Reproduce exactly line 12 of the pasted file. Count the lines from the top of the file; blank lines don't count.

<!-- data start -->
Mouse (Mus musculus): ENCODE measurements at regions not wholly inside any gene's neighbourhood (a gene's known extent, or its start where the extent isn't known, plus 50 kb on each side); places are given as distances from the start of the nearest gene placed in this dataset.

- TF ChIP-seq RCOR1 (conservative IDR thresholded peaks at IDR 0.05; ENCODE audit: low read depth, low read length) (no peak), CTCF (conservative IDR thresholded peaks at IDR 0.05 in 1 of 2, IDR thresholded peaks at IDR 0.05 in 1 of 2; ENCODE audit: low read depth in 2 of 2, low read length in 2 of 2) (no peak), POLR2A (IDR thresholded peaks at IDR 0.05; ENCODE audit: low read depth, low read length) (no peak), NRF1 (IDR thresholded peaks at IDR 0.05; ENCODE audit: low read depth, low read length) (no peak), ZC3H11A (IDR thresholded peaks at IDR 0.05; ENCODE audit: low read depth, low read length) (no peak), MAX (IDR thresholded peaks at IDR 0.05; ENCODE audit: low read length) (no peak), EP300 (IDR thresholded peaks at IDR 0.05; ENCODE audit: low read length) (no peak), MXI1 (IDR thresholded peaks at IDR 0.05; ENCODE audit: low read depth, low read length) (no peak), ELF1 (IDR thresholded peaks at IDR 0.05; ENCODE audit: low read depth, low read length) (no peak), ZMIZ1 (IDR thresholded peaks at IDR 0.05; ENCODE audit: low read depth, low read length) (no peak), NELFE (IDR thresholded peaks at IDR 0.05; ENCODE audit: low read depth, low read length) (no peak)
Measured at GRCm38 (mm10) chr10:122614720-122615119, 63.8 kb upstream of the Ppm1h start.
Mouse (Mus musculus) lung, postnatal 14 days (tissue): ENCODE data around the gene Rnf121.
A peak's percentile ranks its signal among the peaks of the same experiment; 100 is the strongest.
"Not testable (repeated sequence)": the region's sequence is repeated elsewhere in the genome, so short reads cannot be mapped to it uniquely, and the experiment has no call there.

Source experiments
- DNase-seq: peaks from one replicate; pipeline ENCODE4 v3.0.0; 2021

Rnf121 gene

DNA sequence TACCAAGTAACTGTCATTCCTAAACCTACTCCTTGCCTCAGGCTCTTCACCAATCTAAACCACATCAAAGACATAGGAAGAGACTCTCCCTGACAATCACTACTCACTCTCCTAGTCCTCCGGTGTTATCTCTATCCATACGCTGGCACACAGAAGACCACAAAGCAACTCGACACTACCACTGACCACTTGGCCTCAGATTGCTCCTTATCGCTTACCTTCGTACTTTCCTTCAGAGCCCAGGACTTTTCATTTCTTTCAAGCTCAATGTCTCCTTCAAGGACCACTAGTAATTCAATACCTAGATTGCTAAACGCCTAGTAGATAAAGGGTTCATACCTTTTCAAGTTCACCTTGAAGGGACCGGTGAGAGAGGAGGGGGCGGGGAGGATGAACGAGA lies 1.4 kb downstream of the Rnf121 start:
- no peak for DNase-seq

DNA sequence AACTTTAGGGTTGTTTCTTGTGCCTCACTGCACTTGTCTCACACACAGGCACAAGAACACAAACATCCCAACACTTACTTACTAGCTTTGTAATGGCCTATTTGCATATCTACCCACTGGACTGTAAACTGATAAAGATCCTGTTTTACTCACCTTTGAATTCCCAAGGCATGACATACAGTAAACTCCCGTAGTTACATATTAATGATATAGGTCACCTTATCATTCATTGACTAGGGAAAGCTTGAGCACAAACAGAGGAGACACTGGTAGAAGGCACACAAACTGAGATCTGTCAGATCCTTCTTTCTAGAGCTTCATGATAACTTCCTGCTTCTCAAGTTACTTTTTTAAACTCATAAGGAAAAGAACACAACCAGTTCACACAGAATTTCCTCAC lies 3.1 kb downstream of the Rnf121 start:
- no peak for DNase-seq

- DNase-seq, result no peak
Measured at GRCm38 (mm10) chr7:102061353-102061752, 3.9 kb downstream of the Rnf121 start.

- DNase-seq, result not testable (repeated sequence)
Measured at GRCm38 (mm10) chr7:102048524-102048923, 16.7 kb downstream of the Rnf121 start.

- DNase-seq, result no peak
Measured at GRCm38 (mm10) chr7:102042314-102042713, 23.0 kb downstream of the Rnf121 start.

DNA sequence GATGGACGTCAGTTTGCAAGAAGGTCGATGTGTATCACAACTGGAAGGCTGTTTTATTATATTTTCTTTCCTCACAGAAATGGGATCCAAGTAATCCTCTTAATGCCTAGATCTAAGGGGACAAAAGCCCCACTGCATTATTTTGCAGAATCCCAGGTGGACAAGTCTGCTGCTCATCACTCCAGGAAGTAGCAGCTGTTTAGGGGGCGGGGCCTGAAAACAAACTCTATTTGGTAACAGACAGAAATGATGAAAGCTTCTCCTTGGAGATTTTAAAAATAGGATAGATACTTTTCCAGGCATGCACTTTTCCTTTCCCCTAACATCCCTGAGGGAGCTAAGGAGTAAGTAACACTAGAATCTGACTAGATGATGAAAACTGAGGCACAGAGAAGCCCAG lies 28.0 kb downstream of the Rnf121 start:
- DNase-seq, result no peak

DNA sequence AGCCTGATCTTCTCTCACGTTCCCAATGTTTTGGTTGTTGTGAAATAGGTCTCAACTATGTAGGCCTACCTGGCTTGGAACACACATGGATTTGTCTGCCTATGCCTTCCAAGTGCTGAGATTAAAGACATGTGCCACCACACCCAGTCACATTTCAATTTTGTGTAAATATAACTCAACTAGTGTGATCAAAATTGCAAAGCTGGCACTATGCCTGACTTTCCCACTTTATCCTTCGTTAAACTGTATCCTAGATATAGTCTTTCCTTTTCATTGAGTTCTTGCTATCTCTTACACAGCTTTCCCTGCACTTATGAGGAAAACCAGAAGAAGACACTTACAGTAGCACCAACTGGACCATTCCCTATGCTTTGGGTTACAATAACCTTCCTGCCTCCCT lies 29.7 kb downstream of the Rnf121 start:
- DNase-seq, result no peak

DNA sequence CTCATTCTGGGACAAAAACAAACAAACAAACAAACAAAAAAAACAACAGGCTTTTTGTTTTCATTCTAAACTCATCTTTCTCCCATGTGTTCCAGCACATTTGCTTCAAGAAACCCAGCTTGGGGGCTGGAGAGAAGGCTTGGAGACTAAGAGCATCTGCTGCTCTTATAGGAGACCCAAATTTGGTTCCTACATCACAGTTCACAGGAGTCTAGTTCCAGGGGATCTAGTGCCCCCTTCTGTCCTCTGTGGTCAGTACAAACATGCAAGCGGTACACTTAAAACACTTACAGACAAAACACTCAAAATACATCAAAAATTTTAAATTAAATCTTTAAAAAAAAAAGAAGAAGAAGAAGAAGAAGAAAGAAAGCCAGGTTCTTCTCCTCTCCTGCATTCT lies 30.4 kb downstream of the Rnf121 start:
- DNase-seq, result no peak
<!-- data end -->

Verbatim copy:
DNA sequence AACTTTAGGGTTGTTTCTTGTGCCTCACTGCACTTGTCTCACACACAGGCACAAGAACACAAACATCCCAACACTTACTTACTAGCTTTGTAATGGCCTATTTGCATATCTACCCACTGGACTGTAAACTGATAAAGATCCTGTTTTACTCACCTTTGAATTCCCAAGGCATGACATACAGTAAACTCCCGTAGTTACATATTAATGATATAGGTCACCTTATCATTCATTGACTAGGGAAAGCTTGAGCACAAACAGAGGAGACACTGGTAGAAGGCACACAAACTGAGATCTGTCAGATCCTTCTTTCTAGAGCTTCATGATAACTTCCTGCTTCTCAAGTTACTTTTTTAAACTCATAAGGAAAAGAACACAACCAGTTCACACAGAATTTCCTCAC lies 3.1 kb downstream of the Rnf121 start: